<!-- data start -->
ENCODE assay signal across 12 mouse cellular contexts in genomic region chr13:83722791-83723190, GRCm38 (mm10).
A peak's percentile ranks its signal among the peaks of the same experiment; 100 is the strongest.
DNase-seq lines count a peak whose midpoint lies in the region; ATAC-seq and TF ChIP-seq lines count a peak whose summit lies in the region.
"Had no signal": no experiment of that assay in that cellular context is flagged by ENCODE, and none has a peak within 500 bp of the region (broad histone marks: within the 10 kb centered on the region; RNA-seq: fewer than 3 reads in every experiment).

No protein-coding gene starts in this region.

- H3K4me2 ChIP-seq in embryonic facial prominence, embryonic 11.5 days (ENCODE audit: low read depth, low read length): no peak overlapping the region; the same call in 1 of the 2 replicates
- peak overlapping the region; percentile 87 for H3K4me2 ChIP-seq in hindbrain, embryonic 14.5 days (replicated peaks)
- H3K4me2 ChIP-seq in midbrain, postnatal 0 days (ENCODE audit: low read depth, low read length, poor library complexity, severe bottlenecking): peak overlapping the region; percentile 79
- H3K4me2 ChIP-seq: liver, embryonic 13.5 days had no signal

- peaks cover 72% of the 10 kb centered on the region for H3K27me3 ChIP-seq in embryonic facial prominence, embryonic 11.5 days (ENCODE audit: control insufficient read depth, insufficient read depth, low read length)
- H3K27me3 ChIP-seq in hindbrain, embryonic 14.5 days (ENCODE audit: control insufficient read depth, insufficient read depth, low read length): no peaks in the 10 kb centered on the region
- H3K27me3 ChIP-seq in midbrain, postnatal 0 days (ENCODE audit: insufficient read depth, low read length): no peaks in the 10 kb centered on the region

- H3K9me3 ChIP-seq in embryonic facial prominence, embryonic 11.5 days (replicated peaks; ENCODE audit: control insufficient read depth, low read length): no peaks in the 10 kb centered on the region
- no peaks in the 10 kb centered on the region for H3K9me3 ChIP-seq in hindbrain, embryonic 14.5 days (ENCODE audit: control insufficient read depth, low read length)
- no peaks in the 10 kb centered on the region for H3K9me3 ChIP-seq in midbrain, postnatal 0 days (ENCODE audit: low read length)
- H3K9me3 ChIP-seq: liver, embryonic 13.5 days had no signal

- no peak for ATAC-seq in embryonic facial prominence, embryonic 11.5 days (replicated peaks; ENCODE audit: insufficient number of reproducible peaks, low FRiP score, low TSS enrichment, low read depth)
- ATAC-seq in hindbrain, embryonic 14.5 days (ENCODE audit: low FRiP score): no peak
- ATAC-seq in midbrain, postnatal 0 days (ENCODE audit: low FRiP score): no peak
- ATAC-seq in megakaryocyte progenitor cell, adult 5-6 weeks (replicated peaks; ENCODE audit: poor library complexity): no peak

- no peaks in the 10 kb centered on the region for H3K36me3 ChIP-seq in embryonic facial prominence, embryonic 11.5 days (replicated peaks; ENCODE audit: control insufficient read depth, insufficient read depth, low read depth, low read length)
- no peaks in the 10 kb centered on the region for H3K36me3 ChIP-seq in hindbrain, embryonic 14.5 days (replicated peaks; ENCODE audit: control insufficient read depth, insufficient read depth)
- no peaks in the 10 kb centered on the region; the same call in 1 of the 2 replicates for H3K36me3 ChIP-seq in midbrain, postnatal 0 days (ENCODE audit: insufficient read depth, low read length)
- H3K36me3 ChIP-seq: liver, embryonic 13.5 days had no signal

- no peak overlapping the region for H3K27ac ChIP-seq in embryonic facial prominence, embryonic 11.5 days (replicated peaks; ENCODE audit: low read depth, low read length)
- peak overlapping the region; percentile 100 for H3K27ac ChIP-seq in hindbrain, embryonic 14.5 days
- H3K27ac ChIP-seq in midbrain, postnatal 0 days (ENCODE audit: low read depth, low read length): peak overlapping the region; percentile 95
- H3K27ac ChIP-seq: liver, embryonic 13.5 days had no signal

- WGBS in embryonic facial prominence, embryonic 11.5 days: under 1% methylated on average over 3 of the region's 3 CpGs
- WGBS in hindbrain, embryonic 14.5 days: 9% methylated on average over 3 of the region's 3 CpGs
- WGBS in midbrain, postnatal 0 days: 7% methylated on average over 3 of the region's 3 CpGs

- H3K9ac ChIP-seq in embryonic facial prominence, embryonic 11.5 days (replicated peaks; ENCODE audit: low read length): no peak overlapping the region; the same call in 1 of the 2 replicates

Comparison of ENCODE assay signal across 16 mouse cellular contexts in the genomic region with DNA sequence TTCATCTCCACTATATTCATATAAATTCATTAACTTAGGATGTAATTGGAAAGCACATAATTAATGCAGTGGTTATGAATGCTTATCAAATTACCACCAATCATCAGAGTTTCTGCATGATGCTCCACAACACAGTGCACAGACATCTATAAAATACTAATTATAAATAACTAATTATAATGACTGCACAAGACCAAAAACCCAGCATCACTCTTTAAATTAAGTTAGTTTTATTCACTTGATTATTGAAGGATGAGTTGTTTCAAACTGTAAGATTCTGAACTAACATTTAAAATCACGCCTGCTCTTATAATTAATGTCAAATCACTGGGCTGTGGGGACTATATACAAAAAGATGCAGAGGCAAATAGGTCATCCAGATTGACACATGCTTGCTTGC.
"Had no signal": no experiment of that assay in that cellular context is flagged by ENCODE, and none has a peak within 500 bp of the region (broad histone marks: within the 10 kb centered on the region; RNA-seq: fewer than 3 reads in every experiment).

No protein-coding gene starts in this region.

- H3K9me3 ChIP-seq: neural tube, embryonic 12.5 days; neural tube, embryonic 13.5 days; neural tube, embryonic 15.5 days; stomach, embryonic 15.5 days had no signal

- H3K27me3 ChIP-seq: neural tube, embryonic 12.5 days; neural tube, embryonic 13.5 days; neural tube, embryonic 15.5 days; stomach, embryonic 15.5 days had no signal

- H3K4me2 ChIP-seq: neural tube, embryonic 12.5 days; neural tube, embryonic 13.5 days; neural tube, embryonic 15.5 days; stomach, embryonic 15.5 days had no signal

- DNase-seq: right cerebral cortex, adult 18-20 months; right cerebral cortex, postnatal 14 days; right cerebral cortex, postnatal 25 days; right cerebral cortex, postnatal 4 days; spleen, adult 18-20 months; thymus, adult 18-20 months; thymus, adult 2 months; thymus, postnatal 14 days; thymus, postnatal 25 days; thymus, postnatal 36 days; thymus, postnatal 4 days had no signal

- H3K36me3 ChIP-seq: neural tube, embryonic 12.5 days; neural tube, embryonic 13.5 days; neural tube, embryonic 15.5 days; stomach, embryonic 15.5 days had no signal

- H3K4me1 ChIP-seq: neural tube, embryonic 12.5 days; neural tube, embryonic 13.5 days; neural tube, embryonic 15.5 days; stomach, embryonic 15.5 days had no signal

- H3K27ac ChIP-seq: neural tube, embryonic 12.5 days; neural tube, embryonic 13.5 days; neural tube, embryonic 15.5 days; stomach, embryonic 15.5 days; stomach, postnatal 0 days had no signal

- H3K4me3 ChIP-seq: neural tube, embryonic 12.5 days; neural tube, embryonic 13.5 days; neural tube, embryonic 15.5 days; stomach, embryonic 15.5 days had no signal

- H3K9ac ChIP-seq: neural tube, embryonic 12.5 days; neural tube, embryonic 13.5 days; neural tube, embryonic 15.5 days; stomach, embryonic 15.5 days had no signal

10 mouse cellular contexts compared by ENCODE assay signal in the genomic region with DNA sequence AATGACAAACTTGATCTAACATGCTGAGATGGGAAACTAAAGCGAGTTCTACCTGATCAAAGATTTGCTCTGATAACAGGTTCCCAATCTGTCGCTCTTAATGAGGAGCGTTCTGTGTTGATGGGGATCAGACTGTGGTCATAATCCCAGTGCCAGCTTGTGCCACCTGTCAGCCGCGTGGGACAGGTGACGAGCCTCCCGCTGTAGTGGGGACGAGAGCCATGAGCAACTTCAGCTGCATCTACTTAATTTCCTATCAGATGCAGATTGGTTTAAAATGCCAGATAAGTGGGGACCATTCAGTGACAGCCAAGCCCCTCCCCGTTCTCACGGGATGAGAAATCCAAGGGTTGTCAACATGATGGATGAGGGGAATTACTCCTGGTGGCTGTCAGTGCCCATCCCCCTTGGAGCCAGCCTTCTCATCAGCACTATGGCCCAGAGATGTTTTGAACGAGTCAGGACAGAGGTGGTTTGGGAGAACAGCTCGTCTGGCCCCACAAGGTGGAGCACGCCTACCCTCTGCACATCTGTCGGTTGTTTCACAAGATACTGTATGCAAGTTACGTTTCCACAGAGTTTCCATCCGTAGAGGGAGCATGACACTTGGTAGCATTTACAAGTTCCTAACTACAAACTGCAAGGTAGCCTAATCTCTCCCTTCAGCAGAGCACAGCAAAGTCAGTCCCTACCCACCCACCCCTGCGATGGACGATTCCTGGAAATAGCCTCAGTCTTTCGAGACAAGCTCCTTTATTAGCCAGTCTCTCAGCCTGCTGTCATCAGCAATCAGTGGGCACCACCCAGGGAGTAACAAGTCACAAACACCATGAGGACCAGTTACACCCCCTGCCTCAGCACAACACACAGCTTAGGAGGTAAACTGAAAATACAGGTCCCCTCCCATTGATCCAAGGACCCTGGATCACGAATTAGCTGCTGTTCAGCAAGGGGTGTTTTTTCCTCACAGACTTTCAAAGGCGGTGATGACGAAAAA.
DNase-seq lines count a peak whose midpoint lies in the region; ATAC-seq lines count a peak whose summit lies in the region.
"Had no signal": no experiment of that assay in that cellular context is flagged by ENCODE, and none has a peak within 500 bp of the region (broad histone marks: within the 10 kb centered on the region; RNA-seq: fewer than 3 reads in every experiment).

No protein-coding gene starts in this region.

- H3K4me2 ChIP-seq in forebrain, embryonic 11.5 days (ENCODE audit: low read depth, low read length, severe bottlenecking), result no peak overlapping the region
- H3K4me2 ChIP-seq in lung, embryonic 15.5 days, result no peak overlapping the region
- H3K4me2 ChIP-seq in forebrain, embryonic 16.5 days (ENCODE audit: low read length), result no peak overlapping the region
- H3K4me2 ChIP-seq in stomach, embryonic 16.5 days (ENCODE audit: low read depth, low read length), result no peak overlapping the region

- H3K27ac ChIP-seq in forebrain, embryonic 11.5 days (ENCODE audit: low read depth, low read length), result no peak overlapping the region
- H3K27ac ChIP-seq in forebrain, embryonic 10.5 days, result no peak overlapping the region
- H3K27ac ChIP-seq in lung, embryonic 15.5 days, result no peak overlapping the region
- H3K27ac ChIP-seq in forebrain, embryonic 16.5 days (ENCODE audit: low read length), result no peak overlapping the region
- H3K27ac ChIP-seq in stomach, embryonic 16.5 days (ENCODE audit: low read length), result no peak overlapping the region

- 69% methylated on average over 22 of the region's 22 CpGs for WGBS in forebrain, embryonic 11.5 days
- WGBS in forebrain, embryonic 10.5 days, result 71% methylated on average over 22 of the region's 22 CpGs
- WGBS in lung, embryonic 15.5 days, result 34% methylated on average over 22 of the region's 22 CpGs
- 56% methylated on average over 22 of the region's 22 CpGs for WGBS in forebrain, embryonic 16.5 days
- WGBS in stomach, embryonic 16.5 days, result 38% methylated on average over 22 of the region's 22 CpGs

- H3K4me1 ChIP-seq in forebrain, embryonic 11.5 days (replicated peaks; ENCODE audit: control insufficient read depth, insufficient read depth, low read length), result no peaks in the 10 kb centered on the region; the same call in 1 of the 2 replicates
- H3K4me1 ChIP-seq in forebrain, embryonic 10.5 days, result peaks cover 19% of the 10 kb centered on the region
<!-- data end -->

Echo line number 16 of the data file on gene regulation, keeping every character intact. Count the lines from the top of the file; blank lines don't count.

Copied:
- H3K9me3 ChIP-seq: liver, embryonic 13.5 days had no signal